That's a more definitive answer than I ever dreamed possible. And, yes, I am a biologist too and know the basics of the nomenclature.Technically neither of the names you gave are correct, but I know what you're getting at. The first issue with the names you gave is that the genera are misspelt. They are actually spelt "Chamaeleo" and "Trioceros". Secondly, the first letter of the genus is always capitalized, but the species name is never capitalized. Thus, the two names you listed should be "Chamaeleo melleri" and "Trioceros melleri".
Getting to the root of your question, however, Trioceros melleri is the current scientific name for this species. As we learn more about the relationships between different species, occasionally species are transferred into different genera, or genera are split into multiple genera. In the case of T. melleri, the species was actually originally described as "Ensirostris melleri" in 1865, however in 1920 the species was transferred into the genus Chamaeleo as Chamaeleo melleri. In 1986, the genus Chamaeleo was split into two subgenera: Chamaeleo and Trioceros. At that point, the species was most accurately known as "Chamaeleo (Trioceros) melleri", however it technically was not incorrect to simply omit the subgenus, making "Chamaeleo melleri" equally correct. Finally, in 2009 the two subgenera of Chamaeleo were elevated to full genera, making the species now Trioceros melleri.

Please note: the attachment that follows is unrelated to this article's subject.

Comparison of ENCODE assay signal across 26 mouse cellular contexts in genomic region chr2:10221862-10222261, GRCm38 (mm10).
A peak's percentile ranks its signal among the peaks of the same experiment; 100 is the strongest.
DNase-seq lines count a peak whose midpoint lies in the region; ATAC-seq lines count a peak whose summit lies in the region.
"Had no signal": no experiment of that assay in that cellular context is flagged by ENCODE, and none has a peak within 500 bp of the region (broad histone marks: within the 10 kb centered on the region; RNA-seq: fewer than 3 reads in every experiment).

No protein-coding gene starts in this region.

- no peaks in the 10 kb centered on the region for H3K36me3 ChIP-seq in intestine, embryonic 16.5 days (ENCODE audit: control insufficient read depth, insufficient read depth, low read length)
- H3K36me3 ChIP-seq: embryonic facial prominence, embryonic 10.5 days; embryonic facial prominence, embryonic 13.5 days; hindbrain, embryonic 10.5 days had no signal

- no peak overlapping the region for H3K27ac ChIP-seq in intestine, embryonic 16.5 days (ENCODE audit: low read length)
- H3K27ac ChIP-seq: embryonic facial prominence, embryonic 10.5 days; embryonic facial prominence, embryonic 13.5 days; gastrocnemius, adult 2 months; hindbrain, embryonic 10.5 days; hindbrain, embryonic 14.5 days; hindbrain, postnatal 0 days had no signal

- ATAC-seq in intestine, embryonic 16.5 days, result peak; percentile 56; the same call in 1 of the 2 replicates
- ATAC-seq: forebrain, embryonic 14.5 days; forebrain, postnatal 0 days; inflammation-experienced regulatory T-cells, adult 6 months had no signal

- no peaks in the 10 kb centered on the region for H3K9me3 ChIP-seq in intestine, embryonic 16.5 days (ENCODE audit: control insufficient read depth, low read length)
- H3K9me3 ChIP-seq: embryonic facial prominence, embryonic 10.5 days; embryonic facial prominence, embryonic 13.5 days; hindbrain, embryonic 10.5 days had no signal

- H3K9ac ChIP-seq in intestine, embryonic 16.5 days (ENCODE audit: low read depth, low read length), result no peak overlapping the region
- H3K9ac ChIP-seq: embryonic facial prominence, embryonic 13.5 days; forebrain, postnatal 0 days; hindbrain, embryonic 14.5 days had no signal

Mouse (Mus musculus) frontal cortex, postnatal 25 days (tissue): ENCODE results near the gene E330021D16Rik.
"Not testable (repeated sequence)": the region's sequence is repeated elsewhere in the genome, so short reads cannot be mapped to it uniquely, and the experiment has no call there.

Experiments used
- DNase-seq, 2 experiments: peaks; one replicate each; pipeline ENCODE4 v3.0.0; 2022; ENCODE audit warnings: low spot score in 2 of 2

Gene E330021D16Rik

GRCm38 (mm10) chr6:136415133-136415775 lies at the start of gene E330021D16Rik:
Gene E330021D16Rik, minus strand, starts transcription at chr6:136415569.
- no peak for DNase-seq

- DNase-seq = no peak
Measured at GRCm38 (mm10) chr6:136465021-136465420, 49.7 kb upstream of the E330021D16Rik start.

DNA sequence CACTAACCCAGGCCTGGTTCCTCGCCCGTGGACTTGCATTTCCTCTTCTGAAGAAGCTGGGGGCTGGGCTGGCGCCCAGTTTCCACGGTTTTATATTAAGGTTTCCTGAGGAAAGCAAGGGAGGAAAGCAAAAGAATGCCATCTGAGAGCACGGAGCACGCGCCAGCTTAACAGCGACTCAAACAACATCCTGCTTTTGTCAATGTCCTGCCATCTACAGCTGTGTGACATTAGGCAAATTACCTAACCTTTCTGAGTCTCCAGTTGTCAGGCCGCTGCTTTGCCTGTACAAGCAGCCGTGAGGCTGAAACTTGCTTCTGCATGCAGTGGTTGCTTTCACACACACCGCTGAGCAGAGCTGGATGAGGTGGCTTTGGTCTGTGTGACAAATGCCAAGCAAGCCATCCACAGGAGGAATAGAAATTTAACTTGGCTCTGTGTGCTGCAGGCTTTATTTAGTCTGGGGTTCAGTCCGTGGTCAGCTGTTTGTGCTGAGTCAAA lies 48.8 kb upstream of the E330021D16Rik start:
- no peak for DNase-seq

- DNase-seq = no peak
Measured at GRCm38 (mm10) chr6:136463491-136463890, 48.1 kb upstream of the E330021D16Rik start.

Hope that helps.